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July 18, 2018

Justin Fuente

Ricky Walker

Josh Jackson

Charlotte, North Carolina

Q. Josh, as the leader of this offense and a leader on the team, what in your opinion defines leadership for you?
JOSH JACKSON: What defines leadership? Would definitely be just being a guy that other people can look up to and follow, I guess you could say, especially since we have a young team, just being somebody that some of those younger guys can look up to. And how I work and how I act around the facilities and outside of the facilities is something that they should try to follow and, I guess, mimic in a sense.

Q. Josh, you had your first season as starting quarterback last year. Second year, what's it going to be like having a year under your belt?
JOSH JACKSON: It's definitely great to have the experience from last year, but I don't think no years are the same, obviously. So we'll have different challenges and different teams we will play, and that past experience will hopefully have me a little bit more ready for that.

Q. Josh, eight of the top nine rushing teams last year have quarterbacks that run effectively. Last year you grossed almost 500 yards. The net was a little less than that, sacks and so forth. What's the importance, the value of you running the football in this offense?
JOSH JACKSON: I think it definitely adds another dimension to your offense when you have a quarterback that can run a little bit. That can definitely do nothing but help you.

Q. Last year offensively 5.4 yards per play. It's pretty impressive. Is it reasonable to think that you can total higher this year per play?
JOSH JACKSON: I have never even really thought about that stat to be honest. I mean, obviously we're trying to get better offensively, and hopefully we can get better at that.

Q. Josh, under Justin coming on to the team, looking at 19 wins in the past two seasons, and obviously a couple years ago having the opportunity in the ACC Championship, what has Virginia Tech under Justin Fuente been? How would you define the culture of this now?
JOSH JACKSON: I think not much has changed, I don't think, with our culture. I know we got back to the ten wins. We had nine last year. But our culture has always been blue-collar, hard, smart and tough football teams. With that, we always want to try to win the ACC Championship, and I don't think any of that has really changed.

Q. Josh, without Cam Phillips, who are you looking to? I know Eric Kumah got a lot of experience last year, but as far as your confidence around your wide receivers and your other targets?
JOSH JACKSON: Got a lot of confidence. I know they're young, but Sean Savoy, Hezekiah Grimsley, Phil Patterson, Kumah, as you said. And then there's another guy I've been talking about a lot is Damon Hazelton. He's a transfer from Ball State who I think will have a big impact on our offense.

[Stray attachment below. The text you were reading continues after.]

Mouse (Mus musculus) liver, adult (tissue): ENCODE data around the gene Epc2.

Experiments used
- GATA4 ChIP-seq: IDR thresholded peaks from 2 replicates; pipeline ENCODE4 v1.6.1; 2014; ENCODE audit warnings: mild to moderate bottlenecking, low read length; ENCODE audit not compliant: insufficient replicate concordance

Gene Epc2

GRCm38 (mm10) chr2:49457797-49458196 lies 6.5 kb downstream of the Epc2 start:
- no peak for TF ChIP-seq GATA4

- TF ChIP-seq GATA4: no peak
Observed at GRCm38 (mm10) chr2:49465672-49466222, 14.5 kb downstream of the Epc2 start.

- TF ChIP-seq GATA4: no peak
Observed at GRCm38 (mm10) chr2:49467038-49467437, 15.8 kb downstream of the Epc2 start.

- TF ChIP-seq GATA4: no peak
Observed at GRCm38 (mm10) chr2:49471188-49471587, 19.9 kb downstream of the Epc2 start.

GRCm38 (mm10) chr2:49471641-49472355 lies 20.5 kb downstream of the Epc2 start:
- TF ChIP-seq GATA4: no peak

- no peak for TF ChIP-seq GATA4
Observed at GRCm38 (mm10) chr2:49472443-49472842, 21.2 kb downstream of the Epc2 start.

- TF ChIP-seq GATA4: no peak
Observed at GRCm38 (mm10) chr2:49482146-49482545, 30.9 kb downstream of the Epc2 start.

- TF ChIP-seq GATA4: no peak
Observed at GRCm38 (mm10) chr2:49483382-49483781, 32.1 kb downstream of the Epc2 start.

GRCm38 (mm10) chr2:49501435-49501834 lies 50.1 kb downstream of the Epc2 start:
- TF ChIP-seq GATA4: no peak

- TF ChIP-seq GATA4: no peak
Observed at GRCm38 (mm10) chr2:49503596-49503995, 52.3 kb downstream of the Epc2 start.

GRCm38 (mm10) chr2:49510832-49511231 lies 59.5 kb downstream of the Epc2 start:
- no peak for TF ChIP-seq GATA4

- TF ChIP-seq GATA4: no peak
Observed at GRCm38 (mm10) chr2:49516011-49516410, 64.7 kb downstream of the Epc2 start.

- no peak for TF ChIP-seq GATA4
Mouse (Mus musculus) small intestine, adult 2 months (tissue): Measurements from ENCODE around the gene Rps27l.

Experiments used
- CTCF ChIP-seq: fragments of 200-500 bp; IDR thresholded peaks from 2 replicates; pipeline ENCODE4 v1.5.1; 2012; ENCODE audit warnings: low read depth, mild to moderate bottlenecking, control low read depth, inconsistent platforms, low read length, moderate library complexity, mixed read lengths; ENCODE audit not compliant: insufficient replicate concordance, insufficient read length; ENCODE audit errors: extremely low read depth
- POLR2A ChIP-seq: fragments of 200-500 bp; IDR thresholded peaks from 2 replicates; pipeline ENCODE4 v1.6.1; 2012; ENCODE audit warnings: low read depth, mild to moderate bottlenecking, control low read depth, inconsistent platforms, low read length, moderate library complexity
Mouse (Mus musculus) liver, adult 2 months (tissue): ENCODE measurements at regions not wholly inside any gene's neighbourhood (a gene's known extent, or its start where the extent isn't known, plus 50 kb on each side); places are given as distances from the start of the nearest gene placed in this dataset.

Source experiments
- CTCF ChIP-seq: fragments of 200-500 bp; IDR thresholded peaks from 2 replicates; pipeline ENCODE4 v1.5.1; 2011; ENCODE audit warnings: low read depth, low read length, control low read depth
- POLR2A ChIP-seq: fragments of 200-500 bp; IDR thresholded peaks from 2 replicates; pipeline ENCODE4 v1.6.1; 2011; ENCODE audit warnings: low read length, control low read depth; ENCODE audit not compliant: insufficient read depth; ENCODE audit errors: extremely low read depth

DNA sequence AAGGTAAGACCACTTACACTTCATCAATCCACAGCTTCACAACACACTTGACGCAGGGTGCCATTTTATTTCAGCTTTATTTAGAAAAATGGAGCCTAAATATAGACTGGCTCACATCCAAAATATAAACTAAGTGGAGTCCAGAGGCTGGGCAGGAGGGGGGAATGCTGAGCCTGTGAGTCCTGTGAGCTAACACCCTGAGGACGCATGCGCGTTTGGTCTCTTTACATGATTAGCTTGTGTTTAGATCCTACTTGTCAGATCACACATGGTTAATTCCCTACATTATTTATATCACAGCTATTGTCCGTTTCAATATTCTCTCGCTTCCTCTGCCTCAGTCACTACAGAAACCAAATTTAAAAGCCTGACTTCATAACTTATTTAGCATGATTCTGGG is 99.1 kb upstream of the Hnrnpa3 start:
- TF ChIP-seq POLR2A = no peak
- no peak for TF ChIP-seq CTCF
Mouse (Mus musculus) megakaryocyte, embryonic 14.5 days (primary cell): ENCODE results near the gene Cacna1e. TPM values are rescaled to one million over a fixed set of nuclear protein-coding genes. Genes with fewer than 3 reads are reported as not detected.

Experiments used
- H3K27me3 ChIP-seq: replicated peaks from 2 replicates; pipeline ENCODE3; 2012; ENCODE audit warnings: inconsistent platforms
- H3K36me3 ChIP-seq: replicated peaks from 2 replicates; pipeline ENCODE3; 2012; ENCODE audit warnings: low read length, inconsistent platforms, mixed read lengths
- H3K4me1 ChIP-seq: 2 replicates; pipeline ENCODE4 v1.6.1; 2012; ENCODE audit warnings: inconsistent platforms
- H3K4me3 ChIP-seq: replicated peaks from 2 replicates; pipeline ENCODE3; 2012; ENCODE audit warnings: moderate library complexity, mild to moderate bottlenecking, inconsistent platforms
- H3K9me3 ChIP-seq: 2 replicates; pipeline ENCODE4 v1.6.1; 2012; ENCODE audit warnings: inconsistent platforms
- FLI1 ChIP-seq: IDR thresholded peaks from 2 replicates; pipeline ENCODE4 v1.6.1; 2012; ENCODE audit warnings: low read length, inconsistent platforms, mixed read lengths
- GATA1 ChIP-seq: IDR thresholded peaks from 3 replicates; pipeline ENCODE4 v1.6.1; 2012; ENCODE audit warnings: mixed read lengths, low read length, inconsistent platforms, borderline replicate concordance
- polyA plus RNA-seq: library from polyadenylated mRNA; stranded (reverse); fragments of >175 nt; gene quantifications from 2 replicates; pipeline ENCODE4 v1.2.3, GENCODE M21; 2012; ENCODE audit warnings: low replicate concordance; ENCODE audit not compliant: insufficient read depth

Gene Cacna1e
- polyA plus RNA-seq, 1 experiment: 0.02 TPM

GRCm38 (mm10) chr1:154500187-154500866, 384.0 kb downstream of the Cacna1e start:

Q. You settled in fairly quickly last year. What is it that's allowed you to get as comfortable as fast as you did?
JOSH JACKSON: I mean, guys like Cam Phillips, guys like Kyle Chung, Wyatt Teller, those guys were all very supportive of me. Those were all leaders on our team and on our offense especially, and those guys kind of being behind me, as Cam as like my safety net and knowing Wyatt is not going to let anyone hit me without a lot of effort, that definitely made me more comfortable in regards to the season.

Q. There would have been conversation, too, if you had been hit, right?
JOSH JACKSON: Yeah, no doubt.

Q. Josh, from year one to year two, what are some of the facets of your game that you've really concentrated on to improve from year one to year two?
JOSH JACKSON: Definitely just continuing my growth in the mental aspect of the game, knowing defenses and knowing our offense in and out is definitely something I've focused on, along with getting the ball out quicker, working on RPOs and throwing on the run and everything like that have been things that I've focused on this off-season.

Q. Describe Ricky as a teammate.
JOSH JACKSON: He is the captain of this team. I mean, he's the leader. He's the bell cow, the pail holder. He's who everybody on our team should look up to and respect, and I can't really say more about him.

Q. Ricky, describe Josh for you.
RICKY WALKER: Yeah, Josh, great guy, great player, smart, trusting. Whenever I'm on the sideline and the offense is out there, it's pretty much no worries when Josh is out there.

Q. Ricky, I think that's the first time I've seen you put down that lunch pail today. What does the lunch pail defense mean to you?
RICKY WALKER: It means a lot. It's an honor to be the pail keeper. Coach Foster gave me that role last fall, last fall camp. You know, it just shows you how we go about business and how we do things at Virginia Tech, blue collar-like, hard-working, and I'm just very honored to be able to hold that pail.

Q. Ricky, you mentioned Bud Foster, just what you can say he's done as a leader in your life on and off the field, and to truly define to you what that lunch pail defense is.